Sonia Gandhi launches child health scheme
Congress president Sonia Gandhi today launched a new initiative of universal child health screening for birth defects and deficiencies that can lead to disabilities, as well as early intervention services that will cover an estimated 27 crore children.india Updated: Feb 06, 2013 16:12 IST
Congress president Sonia Gandhi on Wednesday launched a new initiative of universal child health screening for birth defects and deficiencies that can lead to disabilities, as well as early intervention services that will cover an estimated 27 crore children.
Acknowledging the challenges of malnutrition among children, Gandhi expressed confidence that the Food Security Act that the UPA government proposed to bring soon will help tackle the problem.
"UPA government is going to bring a very important Food Security Act. I think this historic step will help in tackling the problem of malnutrition among children," Gandhi said.
Speaking at the launch function, she said, "I am happy that this project is being launched from here and I congratulate all of you".
"Children are the future of the country. Their well-being is our concern. That is why the Congress-led government has started such programmes," she said, adding "It has been an endeavour of our government that there should be no shortage of funds for public health schemes."
Listing out various schemes launched by the UPA government for improving health and well being of children, she lamented that 40% of children still suffered from malnutrition, which is a matter of great concern.
"Though we have many achievements on one hand, we also have many challenges before us," she said expressing concern over the high child mortality rate in the country.
She said the UPA government laid special emphasis on giving greater attention to the most backward and needy parts of the country and it also ensured there is no shortfall in funds for social welfare and human resource development.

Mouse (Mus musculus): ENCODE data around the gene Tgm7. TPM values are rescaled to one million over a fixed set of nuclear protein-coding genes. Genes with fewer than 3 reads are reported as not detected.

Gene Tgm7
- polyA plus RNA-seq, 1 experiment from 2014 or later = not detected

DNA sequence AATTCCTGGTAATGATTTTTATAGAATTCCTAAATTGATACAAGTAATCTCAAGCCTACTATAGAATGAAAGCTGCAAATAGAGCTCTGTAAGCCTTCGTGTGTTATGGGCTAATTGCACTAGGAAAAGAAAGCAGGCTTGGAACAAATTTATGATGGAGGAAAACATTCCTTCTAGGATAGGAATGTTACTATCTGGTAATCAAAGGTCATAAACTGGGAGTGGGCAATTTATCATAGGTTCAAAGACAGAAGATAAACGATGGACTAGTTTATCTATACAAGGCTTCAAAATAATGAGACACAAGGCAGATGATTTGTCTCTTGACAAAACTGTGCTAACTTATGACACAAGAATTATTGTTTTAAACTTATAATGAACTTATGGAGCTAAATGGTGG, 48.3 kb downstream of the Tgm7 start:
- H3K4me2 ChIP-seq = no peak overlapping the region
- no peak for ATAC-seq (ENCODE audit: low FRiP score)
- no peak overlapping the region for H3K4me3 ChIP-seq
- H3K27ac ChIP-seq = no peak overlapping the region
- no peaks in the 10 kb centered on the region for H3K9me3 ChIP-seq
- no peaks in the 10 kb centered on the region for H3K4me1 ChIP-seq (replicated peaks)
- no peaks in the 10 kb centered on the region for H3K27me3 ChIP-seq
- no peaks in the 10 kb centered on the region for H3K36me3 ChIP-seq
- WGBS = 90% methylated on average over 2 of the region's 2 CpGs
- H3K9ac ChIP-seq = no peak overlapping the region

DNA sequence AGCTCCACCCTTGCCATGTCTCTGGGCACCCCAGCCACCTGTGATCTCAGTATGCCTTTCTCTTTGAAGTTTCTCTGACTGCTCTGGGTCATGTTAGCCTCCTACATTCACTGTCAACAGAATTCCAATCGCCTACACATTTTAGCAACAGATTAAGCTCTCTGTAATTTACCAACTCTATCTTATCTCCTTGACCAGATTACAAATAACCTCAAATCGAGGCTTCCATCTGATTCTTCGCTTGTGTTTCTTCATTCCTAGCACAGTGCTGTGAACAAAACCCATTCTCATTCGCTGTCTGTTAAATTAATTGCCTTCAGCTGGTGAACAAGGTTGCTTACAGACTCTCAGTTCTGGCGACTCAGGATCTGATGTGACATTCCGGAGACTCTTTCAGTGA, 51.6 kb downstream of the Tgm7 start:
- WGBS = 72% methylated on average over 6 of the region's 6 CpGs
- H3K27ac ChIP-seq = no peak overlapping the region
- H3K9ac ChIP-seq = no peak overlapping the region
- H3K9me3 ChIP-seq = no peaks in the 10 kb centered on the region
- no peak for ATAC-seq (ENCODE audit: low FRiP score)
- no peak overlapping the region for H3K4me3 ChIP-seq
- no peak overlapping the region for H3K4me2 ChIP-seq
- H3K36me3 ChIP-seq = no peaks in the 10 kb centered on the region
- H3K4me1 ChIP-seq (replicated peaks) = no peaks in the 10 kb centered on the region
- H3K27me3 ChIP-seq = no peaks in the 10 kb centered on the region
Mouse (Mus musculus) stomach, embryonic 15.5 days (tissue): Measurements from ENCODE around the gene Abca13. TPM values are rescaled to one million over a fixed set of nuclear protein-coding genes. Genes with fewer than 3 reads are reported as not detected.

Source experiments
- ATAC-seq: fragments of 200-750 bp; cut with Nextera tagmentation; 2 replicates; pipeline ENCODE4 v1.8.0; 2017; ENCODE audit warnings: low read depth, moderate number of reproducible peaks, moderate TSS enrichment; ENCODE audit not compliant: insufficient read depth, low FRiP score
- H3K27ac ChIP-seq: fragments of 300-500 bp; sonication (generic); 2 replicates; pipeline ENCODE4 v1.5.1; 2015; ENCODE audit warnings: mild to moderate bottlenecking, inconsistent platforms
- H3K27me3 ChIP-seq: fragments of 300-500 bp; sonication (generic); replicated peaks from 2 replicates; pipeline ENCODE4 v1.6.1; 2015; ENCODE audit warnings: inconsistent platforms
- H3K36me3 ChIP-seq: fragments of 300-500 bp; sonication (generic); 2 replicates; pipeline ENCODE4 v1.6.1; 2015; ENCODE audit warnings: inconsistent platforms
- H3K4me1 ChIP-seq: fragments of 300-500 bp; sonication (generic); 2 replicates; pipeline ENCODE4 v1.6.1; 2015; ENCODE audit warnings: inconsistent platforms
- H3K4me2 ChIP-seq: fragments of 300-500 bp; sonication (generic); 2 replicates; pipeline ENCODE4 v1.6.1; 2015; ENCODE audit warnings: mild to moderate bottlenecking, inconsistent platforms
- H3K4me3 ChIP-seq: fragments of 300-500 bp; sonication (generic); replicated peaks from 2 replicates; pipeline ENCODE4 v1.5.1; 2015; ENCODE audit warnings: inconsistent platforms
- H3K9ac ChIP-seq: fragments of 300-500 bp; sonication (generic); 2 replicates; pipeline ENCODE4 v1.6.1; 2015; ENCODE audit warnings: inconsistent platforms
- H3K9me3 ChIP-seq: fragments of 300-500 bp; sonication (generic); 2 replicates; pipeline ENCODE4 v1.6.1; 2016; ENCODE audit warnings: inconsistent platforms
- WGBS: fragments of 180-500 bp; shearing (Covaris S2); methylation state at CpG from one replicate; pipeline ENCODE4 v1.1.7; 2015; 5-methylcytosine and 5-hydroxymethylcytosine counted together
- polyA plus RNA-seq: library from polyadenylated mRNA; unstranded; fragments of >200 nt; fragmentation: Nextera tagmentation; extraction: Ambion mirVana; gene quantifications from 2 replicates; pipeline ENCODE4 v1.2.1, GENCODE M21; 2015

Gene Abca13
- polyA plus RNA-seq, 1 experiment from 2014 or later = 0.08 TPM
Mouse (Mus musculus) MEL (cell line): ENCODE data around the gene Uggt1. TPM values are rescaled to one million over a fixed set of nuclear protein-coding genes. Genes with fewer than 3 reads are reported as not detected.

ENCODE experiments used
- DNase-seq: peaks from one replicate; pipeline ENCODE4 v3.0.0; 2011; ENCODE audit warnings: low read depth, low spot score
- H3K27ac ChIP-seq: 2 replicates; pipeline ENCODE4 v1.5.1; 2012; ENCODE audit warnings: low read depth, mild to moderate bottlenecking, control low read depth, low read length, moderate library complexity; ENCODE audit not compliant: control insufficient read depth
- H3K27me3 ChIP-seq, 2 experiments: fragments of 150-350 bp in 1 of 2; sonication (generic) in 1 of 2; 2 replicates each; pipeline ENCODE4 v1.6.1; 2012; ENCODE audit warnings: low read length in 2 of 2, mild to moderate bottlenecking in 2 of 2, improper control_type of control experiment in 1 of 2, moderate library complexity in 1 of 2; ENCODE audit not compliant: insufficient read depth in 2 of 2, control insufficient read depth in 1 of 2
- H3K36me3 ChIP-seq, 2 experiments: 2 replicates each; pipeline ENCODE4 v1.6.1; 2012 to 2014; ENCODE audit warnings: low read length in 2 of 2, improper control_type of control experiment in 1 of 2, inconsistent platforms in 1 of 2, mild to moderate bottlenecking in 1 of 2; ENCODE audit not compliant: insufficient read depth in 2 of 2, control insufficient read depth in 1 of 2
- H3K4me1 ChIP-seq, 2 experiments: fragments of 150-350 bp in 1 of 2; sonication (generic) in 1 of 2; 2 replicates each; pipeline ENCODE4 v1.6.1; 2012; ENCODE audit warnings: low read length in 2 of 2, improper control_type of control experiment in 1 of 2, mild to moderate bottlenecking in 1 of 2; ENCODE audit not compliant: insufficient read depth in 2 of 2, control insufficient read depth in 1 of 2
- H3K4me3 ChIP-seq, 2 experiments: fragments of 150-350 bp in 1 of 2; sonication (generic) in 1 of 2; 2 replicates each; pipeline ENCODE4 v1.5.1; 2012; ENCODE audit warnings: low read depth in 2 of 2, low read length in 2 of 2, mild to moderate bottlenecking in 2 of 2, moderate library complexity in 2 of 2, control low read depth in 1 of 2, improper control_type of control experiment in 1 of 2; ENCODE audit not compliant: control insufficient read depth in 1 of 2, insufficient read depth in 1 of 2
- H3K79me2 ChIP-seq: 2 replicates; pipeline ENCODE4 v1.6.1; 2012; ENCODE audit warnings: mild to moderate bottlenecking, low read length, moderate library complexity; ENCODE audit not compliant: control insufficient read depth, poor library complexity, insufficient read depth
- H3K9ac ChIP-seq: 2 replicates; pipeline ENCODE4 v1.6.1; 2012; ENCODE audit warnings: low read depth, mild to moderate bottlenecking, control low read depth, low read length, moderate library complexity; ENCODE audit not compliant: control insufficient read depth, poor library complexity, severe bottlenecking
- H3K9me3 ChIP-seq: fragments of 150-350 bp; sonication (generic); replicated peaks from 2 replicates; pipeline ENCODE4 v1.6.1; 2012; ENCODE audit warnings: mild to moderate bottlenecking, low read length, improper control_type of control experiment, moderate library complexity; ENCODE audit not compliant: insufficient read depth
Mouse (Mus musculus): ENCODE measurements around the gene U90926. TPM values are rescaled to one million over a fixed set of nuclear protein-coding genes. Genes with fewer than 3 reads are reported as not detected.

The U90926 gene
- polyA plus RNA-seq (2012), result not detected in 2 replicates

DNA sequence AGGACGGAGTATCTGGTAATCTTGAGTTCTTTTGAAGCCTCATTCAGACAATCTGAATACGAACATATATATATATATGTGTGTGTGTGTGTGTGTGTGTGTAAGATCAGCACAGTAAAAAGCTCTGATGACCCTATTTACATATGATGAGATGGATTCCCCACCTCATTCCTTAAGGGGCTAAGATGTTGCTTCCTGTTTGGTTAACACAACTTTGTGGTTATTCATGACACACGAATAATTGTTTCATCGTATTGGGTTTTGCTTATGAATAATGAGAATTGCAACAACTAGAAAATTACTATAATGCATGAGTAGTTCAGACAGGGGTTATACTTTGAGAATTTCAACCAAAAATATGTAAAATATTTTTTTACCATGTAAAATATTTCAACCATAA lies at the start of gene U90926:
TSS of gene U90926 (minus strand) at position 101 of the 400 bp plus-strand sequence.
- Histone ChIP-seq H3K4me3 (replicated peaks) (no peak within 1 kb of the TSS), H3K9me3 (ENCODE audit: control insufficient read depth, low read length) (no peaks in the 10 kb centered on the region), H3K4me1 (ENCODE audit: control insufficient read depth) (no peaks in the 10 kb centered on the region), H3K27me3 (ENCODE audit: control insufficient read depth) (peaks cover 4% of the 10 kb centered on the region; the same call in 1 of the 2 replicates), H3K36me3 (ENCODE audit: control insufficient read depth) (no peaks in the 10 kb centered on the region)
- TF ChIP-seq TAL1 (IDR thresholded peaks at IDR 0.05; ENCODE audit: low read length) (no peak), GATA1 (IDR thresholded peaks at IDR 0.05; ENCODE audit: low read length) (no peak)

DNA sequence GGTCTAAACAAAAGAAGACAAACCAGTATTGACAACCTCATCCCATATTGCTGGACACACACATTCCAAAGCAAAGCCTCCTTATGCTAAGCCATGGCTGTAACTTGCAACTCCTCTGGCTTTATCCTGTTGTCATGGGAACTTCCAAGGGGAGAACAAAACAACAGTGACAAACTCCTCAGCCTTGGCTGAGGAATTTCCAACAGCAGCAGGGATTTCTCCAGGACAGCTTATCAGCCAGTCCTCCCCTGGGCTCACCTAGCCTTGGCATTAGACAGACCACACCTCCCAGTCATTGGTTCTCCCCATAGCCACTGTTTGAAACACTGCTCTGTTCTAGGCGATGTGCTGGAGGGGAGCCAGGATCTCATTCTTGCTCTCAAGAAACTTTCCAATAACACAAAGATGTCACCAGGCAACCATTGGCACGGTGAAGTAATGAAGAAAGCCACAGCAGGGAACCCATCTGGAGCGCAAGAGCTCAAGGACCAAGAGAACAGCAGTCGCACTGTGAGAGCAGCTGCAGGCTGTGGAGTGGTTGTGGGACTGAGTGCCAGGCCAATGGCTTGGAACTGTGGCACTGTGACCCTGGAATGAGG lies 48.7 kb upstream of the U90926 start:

Gandhi said the government has opened as many 270 nursing schools in backward and remote areas of the country and hoped the SC/ST women will undergo training in them and join the noble profession.
Listing out the achievement of polio eradication from the country, she said, "Some time back over two lakh children fell victims to polio. Now India is polio-free. I feel it is a very big achievement, whose beginning was made by Rajivji."
She also listed out the Right to Education Act and the mid-day meal scheme aimed at helping children attain free education and feed them properly while in school.
Gandhi said the government had distributed Rs 90,000 crores to states under the National Rural Health Mission (NRHM) in the last seven years for the welfare of the masses in the rural and remote areas of the country.
The current programme is also being launched under the NRHM scheme of Union ministry of health and family welfare.
The initiative is aimed at improving overall quality of life of children through early detection of birth defects, diseases and deficiencies, which are among key factors for child mortality and out of pocket expenditure for poor families, as well as development delays including disability.
Under the programme, a set of 30 common conditions have been identified for screening and further management of child health.
These services are built on the existing school health services and will be provided through dedicated mobile health teams placed in every block who will comprise of four health personnel including two AYUSH doctors, an ANM and a pharmacist.
The teams will carry out screening of all the children in the age group 0–6 years enrolled at Anganwadi centres at least twice a year besides screening of all children enrolled in Government and Government aided schools.
Birth defects account for 9.6% of all new-born deaths and 4% of under five mortality.
According to the 2006 March of Dimes Global Report on Birth Defects, out of every 100 babies born in this country every year, 6 to 7 have a birth defect. In Indian context, this would translate to 17 lakhs birth defects annually.
Development delays affect at least 10% children and if not intercepted timely may lead to permanent disabilities including cognitive, hearing or vision.